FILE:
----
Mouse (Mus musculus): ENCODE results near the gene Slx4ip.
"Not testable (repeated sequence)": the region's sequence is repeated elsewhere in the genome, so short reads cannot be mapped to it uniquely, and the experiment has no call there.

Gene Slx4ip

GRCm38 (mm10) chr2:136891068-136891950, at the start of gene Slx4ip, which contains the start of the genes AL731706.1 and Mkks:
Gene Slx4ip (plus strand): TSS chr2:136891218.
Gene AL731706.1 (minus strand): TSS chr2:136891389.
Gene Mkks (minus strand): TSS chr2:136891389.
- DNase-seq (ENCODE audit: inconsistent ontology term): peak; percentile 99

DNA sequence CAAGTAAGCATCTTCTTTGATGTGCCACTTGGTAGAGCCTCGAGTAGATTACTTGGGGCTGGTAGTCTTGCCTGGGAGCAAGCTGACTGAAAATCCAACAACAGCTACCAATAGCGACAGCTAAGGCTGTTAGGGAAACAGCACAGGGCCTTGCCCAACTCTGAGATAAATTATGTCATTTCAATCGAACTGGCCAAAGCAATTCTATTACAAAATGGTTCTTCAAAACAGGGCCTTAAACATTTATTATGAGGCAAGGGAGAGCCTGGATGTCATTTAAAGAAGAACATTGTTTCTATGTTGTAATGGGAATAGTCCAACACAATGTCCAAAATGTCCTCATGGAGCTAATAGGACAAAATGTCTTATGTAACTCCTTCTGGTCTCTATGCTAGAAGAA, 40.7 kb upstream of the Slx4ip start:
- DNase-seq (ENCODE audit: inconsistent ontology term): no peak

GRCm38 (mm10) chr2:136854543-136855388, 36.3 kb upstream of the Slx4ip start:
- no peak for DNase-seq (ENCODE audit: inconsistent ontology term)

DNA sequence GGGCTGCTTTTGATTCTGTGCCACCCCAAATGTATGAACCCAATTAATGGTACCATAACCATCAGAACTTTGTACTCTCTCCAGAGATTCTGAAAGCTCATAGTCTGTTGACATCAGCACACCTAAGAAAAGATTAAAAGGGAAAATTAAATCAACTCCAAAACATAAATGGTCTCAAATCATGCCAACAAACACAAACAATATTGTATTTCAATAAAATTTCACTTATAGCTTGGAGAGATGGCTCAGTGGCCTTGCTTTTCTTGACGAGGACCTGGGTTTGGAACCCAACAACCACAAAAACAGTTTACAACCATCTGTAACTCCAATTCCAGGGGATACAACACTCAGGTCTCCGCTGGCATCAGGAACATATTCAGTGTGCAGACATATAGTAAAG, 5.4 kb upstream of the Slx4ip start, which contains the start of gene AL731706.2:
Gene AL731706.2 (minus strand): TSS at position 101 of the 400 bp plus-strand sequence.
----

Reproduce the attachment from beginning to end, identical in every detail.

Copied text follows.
Mouse (Mus musculus): ENCODE results near the gene Slx4ip.
"Not testable (repeated sequence)": the region's sequence is repeated elsewhere in the genome, so short reads cannot be mapped to it uniquely, and the experiment has no call there.

Gene Slx4ip

GRCm38 (mm10) chr2:136891068-136891950, at the start of gene Slx4ip, which contains the start of the genes AL731706.1 and Mkks:
Gene Slx4ip (plus strand): TSS chr2:136891218.
Gene AL731706.1 (minus strand): TSS chr2:136891389.
Gene Mkks (minus strand): TSS chr2:136891389.
- DNase-seq (ENCODE audit: inconsistent ontology term): peak; percentile 99

DNA sequence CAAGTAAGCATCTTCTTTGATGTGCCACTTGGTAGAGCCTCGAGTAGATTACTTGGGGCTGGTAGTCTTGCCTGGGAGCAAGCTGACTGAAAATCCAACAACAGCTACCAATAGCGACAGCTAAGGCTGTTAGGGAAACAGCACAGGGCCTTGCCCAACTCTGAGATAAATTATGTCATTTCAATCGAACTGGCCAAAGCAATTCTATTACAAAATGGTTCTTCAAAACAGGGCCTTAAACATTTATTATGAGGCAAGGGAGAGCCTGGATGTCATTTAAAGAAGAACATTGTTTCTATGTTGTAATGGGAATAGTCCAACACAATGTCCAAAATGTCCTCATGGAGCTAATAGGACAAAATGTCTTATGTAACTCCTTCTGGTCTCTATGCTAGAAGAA, 40.7 kb upstream of the Slx4ip start:
- DNase-seq (ENCODE audit: inconsistent ontology term): no peak

GRCm38 (mm10) chr2:136854543-136855388, 36.3 kb upstream of the Slx4ip start:
- no peak for DNase-seq (ENCODE audit: inconsistent ontology term)

DNA sequence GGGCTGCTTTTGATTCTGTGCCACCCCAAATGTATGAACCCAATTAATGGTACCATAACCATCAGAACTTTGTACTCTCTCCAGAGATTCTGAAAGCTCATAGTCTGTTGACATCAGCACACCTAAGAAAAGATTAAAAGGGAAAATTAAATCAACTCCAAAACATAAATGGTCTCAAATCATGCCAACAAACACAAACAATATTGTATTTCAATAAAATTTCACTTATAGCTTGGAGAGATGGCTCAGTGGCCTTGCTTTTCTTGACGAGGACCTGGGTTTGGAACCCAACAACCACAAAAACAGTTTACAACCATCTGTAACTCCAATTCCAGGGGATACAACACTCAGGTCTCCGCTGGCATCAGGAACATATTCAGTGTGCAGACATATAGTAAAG, 5.4 kb upstream of the Slx4ip start, which contains the start of gene AL731706.2:
Gene AL731706.2 (minus strand): TSS at position 101 of the 400 bp plus-strand sequence.